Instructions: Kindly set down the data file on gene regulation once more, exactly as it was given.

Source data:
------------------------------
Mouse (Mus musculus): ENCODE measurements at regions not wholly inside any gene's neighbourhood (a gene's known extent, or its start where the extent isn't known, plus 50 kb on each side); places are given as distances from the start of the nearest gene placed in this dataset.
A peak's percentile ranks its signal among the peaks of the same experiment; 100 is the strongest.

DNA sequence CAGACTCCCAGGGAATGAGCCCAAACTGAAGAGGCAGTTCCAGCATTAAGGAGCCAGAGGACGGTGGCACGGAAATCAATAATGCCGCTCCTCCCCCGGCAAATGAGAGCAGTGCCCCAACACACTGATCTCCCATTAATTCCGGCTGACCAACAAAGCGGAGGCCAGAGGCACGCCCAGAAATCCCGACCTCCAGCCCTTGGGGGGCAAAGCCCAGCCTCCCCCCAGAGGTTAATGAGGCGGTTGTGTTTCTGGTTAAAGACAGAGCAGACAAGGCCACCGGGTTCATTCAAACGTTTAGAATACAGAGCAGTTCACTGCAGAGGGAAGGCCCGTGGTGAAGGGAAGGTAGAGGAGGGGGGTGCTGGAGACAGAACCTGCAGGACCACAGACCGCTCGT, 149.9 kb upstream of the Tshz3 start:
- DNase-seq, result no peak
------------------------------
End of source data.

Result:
Mouse (Mus musculus): ENCODE measurements at regions not wholly inside any gene's neighbourhood (a gene's known extent, or its start where the extent isn't known, plus 50 kb on each side); places are given as distances from the start of the nearest gene placed in this dataset.
A peak's percentile ranks its signal among the peaks of the same experiment; 100 is the strongest.

DNA sequence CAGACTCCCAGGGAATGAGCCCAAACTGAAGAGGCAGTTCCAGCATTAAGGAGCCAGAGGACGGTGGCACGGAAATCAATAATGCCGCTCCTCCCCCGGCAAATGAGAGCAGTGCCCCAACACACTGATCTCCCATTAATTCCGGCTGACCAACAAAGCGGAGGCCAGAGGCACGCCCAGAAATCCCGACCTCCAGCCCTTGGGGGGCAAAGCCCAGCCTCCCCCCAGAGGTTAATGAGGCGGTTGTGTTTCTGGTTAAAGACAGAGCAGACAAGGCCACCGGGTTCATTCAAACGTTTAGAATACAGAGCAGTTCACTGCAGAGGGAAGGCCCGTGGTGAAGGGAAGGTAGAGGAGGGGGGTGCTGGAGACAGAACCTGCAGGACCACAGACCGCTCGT, 149.9 kb upstream of the Tshz3 start:
- DNase-seq, result no peak